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We have a jailbreak for iOS 12.1.3-12.2 – here's all you need to know about

Guest Author

Anderson L. A. Silva

Resident of Jundia (SP), traveled in MM Tour VII and a great passion for the computer area. Graduated as a IT Management Technologist, he began his professional career as a technical support and is specializing to pursue a career in networking and telecom.


Needless to say, day after day, we have an increasingly feature-rich iOS coupled with increasingly rigid protection mechanisms and a degree of maturity that leaves the competition eating dust.

No secret, too, that much of this is due to our old acquaintance jailbreak, which has allowed many of the things that were once restricted to this world to become native features and, by contrast, increasingly shield iOS from its security and integrity. However, however, just as there is no perfect software, eventually the community will discover new flaws, Apple will rush to fix them and the cycle will repeat itself.

Well, me, jailbreaker veteran and hard reader of the site, I was invited by to write about the latest news from this world. Let's get right to them!

On the last day 11, the security researcher Ned Williamson, in partnership with Google Project Zero, published in detail the fault CVE-2019-8605 named Sock puppet, which was fixed by Apple on iOS 12.3, and now too many security researchers and hackers are free to study and exploit such a loophole in previous versions of iOS in order to update and enhance their tools.

Jailbreak Chimera

Getting ahead, the hacker @ Pwn20wnd and his team released version 3.3.8 of the tool unc0ver, followed by Electra Team with tool version 1.2.5 Chimera both bringing compatibility with iOS versions 12.1.3, 12.1.4 and 12.2.

What tool should I use? Is there a difference?

The tool unc0ver has open code, uses the Cydia Substrate and brings the Cydia as a package manager; in turn the Chimera has closed code, uses the Substitute and brings the Sileo.

Unc0ver screenshot

Both have their strengths and weaknesses, preferences and related controversies in the midst of the community. I already used both tools, I had positive experiences with both and today, preferably, I am using the unc0ver but be free to use the one that piques your interest and avoid switching between them once they are installed and activated.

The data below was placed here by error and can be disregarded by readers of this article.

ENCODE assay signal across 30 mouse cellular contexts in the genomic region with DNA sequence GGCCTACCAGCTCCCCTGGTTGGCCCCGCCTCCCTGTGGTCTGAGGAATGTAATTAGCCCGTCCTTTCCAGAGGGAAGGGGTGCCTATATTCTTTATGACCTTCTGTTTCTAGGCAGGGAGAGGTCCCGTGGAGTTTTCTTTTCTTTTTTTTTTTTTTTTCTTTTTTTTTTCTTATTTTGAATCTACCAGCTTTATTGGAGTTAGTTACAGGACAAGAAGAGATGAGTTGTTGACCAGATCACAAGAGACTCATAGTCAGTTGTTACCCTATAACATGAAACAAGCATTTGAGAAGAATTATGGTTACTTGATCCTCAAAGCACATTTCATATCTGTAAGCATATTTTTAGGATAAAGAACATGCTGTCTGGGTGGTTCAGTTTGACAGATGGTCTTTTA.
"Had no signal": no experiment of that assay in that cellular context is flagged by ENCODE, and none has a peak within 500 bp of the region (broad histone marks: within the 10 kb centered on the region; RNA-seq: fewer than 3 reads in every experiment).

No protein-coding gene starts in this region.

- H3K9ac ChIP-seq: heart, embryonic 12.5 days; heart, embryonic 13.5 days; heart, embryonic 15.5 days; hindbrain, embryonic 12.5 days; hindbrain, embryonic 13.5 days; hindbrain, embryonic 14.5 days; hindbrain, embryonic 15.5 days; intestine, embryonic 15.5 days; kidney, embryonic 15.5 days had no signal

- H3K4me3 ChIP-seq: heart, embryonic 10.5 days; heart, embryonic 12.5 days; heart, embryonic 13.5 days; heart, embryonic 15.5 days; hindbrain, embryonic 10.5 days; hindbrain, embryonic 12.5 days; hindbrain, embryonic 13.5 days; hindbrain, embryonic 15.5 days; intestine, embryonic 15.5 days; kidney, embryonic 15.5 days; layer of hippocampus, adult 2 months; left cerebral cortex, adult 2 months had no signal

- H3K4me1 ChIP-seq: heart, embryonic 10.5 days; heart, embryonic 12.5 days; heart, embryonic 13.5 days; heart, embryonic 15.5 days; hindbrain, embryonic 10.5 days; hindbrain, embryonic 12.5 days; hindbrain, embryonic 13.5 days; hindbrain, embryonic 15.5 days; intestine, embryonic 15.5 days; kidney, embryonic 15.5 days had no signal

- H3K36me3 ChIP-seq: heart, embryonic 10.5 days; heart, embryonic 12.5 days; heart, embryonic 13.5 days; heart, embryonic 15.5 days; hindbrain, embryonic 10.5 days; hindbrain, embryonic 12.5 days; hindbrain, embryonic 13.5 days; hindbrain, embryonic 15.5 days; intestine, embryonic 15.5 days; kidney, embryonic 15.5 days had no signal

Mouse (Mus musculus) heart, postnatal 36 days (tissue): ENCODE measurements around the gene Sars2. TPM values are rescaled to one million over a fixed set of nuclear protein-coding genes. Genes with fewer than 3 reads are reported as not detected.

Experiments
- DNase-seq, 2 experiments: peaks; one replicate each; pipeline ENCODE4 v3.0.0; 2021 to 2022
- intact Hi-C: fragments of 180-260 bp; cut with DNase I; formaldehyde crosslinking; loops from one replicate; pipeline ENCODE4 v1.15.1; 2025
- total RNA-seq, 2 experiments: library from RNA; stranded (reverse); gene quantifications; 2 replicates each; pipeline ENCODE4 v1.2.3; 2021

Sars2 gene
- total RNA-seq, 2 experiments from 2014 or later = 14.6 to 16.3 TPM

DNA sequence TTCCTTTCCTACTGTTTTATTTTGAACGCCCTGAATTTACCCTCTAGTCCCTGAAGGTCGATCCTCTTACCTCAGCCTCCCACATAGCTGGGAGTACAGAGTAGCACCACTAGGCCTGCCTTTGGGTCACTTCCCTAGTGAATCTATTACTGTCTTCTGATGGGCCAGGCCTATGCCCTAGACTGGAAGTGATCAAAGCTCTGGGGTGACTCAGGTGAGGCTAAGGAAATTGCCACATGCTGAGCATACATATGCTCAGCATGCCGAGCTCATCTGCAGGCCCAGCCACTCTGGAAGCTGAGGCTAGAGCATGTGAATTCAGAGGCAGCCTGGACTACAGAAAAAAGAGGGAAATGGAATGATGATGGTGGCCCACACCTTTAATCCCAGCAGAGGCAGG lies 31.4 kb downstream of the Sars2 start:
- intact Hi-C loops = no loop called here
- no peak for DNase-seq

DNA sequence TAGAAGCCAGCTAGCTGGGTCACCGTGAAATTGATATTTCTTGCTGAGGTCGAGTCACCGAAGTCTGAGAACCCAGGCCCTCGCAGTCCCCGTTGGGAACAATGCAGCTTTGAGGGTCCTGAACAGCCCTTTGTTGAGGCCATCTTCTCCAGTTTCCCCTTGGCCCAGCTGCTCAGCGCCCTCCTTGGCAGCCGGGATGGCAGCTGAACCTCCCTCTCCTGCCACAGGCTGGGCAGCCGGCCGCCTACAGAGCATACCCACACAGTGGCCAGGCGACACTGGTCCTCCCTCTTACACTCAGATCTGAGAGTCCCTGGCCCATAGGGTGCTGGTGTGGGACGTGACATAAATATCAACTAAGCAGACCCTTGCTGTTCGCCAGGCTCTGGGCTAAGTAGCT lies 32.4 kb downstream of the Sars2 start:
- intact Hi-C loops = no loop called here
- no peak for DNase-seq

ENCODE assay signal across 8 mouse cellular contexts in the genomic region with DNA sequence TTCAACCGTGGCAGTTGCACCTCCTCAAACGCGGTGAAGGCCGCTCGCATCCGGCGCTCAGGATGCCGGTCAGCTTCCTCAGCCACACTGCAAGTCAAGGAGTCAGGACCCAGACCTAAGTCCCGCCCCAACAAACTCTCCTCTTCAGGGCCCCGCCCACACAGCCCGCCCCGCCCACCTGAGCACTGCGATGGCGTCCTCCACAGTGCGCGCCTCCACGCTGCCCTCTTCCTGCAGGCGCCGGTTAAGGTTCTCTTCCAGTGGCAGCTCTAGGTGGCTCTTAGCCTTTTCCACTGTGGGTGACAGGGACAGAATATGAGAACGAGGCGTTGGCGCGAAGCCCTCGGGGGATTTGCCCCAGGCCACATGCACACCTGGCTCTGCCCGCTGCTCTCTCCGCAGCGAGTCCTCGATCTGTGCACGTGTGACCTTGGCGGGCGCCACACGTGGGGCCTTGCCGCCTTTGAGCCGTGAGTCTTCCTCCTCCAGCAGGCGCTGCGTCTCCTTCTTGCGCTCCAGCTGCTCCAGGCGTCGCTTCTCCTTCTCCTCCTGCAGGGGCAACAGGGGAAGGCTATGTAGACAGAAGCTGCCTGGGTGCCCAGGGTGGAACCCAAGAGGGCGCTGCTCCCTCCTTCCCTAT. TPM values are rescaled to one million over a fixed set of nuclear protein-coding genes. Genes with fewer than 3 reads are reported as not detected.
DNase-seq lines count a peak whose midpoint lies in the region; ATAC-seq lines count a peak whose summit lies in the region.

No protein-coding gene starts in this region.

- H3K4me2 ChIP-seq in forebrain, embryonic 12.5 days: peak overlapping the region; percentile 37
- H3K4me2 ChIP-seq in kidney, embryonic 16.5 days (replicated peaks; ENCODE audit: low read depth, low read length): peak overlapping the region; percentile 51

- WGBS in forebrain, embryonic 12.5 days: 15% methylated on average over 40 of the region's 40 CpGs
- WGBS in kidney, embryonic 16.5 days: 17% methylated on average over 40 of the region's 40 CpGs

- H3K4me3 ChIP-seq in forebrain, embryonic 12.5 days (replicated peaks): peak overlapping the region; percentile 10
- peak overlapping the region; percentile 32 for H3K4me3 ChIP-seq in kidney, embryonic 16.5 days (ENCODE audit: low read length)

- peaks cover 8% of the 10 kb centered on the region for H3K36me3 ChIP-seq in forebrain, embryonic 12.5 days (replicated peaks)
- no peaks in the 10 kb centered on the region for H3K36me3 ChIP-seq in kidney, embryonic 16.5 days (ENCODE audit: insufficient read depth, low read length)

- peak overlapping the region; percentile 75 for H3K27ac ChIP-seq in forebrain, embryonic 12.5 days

Both tools are of the type semi-untethered, ie the jailbreak should be reactivated every time the device is restarted but there is no need to plug the device into a computer and reinstall from scratch, after all, everything is contained in the app that remains installed on the device.

At the time of writing this article, these devices are compatible with both tools:

  • iPhone 5s
  • iPhone 6/6 Plus
  • iPhone 6s / 6s Plus / SE
  • iPhone 7/7 Plus
  • iPhone 8/8 Plus / X
  • iPad Air / iPad mini 2 / iPad mini 3
  • iPad Air 2 / iPad mini 4
  • iPad (5th generation)
  • iPad (6th generation)
  • iPad Pro 9.7 and 12.9 (1 generation)
  • iPad Pro 10.5 and 12.9 (2nd generation)
  • iPod touch (6th generation)

Other iOS 12.1.3, 12.1.4, and 12.2 compatible devices may be supported in future updates. Just them:

  • iPhone XR / XS / XS Max
  • iPad Air (3rd generation)
  • iPad mini (5th generation)
  • iPad Pro 11 and 12.9 (3rd generation)

safe? What if I have problems? Can you delete the jailbreak?

I can say from my own experience and with many reports that I follow over the internet: never the current status of the jailbreak has been I'm mature as now.

Regardless of the tool you choose, they are thoroughly tested and updated to ensure your experience is as stable and reliable as possible. This, of course, does not exempt the fact that we are dealing with tools that exploit flaws in the iOS system, makes room for any modification and there is a possibility that something goes wrong in the middle of the process: either for a tweak incompatible, either because of the nature of the failures themselves, or because of user error

My main recommendation: Before you try anything, always have an up to date backup of your device.

If the worst happens or if you wish to erase the jailbreak from your device, just plug the device into a computer, do a restore with iTunes, and everything comes back exactly as it was before, including your data (because you backed it up, right?).

The tools (as well as their updates) can be downloaded from their official links: unc0ver | Chimera and the site iClarified You have a very detailed installation tutorial on your site. The process is the same for both tools and can be run on any computer running macOS, Windows or Linux.